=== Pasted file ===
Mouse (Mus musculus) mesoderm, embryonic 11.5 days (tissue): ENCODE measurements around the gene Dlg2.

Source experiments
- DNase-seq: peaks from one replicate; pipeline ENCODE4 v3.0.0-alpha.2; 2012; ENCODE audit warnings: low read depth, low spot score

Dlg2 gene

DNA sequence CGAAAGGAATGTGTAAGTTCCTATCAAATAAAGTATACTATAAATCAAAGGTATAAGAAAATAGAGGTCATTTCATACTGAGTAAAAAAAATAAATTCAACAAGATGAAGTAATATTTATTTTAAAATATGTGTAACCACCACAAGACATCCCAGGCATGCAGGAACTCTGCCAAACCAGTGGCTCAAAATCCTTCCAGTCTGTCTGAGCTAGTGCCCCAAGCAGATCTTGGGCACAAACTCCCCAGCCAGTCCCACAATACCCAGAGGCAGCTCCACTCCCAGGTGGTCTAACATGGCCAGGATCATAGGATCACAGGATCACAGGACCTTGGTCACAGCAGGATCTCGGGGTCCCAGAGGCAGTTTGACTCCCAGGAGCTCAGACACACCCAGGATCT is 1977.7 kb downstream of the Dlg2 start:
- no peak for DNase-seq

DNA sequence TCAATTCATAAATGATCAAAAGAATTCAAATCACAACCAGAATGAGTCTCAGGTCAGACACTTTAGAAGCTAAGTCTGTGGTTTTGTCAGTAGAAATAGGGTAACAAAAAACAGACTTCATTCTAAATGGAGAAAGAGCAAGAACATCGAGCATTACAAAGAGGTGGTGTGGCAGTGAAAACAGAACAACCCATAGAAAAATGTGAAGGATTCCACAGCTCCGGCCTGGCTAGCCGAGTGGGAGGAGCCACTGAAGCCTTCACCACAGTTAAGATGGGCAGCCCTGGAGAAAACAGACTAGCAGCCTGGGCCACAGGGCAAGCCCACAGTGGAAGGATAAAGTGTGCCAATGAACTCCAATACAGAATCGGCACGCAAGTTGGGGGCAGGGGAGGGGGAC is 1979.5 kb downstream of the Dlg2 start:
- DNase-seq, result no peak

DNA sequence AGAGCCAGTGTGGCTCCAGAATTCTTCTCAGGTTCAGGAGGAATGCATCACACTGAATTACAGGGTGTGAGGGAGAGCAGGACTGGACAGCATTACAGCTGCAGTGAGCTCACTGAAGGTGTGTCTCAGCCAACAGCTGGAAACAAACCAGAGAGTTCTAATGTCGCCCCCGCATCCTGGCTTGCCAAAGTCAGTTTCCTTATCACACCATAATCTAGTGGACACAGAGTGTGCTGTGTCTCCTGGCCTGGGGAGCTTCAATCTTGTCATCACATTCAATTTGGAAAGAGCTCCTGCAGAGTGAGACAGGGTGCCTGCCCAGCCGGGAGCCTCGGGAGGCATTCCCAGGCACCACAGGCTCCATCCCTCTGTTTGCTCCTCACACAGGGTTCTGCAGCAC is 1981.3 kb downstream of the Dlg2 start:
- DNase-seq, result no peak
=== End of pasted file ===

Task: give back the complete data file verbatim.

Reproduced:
Mouse (Mus musculus) mesoderm, embryonic 11.5 days (tissue): ENCODE measurements around the gene Dlg2.

Source experiments
- DNase-seq: peaks from one replicate; pipeline ENCODE4 v3.0.0-alpha.2; 2012; ENCODE audit warnings: low read depth, low spot score

Dlg2 gene

DNA sequence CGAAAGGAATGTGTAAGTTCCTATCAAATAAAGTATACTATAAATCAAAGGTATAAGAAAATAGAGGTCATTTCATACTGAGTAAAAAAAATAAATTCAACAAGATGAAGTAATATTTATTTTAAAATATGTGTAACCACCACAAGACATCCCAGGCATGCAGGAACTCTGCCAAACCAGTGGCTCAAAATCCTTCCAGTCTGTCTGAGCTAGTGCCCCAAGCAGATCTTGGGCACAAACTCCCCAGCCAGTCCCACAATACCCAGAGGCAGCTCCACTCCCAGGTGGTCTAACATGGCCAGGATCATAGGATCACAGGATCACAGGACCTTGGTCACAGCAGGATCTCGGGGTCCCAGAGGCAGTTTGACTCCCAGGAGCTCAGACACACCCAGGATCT is 1977.7 kb downstream of the Dlg2 start:
- no peak for DNase-seq

DNA sequence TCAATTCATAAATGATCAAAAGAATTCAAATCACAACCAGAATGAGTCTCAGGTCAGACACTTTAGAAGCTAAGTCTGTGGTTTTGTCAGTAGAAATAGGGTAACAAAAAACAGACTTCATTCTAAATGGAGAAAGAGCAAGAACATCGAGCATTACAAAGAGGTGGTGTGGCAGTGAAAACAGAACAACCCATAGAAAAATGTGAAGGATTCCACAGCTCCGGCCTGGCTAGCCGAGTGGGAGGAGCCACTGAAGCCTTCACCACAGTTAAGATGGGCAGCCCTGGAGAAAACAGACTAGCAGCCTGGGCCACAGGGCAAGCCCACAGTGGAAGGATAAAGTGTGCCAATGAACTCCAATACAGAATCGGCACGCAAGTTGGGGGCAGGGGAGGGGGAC is 1979.5 kb downstream of the Dlg2 start:
- DNase-seq, result no peak

DNA sequence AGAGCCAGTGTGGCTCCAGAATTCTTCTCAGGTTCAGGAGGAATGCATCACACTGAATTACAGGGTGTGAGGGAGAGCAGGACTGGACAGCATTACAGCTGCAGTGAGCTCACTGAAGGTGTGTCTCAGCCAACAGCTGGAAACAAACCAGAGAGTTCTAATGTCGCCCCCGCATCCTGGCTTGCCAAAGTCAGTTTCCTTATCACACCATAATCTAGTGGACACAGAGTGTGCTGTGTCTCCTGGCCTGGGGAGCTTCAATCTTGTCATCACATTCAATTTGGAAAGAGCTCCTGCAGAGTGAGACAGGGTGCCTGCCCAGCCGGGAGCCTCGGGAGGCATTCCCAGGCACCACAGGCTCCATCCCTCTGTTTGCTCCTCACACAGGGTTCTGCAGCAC is 1981.3 kb downstream of the Dlg2 start:
- DNase-seq, result no peak